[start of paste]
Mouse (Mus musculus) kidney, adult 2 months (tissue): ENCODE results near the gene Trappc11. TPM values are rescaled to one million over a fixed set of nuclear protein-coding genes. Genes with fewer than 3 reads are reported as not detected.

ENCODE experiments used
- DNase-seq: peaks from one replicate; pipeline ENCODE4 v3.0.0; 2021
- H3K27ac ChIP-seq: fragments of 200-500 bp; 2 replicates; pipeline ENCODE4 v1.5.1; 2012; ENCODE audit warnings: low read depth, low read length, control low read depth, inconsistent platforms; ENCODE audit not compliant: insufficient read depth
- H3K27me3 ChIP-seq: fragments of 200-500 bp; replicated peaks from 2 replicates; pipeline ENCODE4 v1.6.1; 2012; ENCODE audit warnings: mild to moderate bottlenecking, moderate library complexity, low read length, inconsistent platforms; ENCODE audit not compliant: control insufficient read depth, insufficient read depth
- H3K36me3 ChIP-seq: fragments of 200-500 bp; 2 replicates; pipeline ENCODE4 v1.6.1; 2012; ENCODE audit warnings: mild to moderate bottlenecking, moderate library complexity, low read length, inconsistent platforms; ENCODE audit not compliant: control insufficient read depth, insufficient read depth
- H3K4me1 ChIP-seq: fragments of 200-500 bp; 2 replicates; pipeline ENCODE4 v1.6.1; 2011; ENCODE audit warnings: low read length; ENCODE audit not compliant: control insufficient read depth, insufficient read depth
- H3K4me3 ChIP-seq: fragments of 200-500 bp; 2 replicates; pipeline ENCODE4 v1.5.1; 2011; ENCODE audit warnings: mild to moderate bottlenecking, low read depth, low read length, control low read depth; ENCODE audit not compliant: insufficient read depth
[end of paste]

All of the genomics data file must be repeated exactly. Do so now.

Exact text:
Mouse (Mus musculus) kidney, adult 2 months (tissue): ENCODE results near the gene Trappc11. TPM values are rescaled to one million over a fixed set of nuclear protein-coding genes. Genes with fewer than 3 reads are reported as not detected.

ENCODE experiments used
- DNase-seq: peaks from one replicate; pipeline ENCODE4 v3.0.0; 2021
- H3K27ac ChIP-seq: fragments of 200-500 bp; 2 replicates; pipeline ENCODE4 v1.5.1; 2012; ENCODE audit warnings: low read depth, low read length, control low read depth, inconsistent platforms; ENCODE audit not compliant: insufficient read depth
- H3K27me3 ChIP-seq: fragments of 200-500 bp; replicated peaks from 2 replicates; pipeline ENCODE4 v1.6.1; 2012; ENCODE audit warnings: mild to moderate bottlenecking, moderate library complexity, low read length, inconsistent platforms; ENCODE audit not compliant: control insufficient read depth, insufficient read depth
- H3K36me3 ChIP-seq: fragments of 200-500 bp; 2 replicates; pipeline ENCODE4 v1.6.1; 2012; ENCODE audit warnings: mild to moderate bottlenecking, moderate library complexity, low read length, inconsistent platforms; ENCODE audit not compliant: control insufficient read depth, insufficient read depth
- H3K4me1 ChIP-seq: fragments of 200-500 bp; 2 replicates; pipeline ENCODE4 v1.6.1; 2011; ENCODE audit warnings: low read length; ENCODE audit not compliant: control insufficient read depth, insufficient read depth
- H3K4me3 ChIP-seq: fragments of 200-500 bp; 2 replicates; pipeline ENCODE4 v1.5.1; 2011; ENCODE audit warnings: mild to moderate bottlenecking, low read depth, low read length, control low read depth; ENCODE audit not compliant: insufficient read depth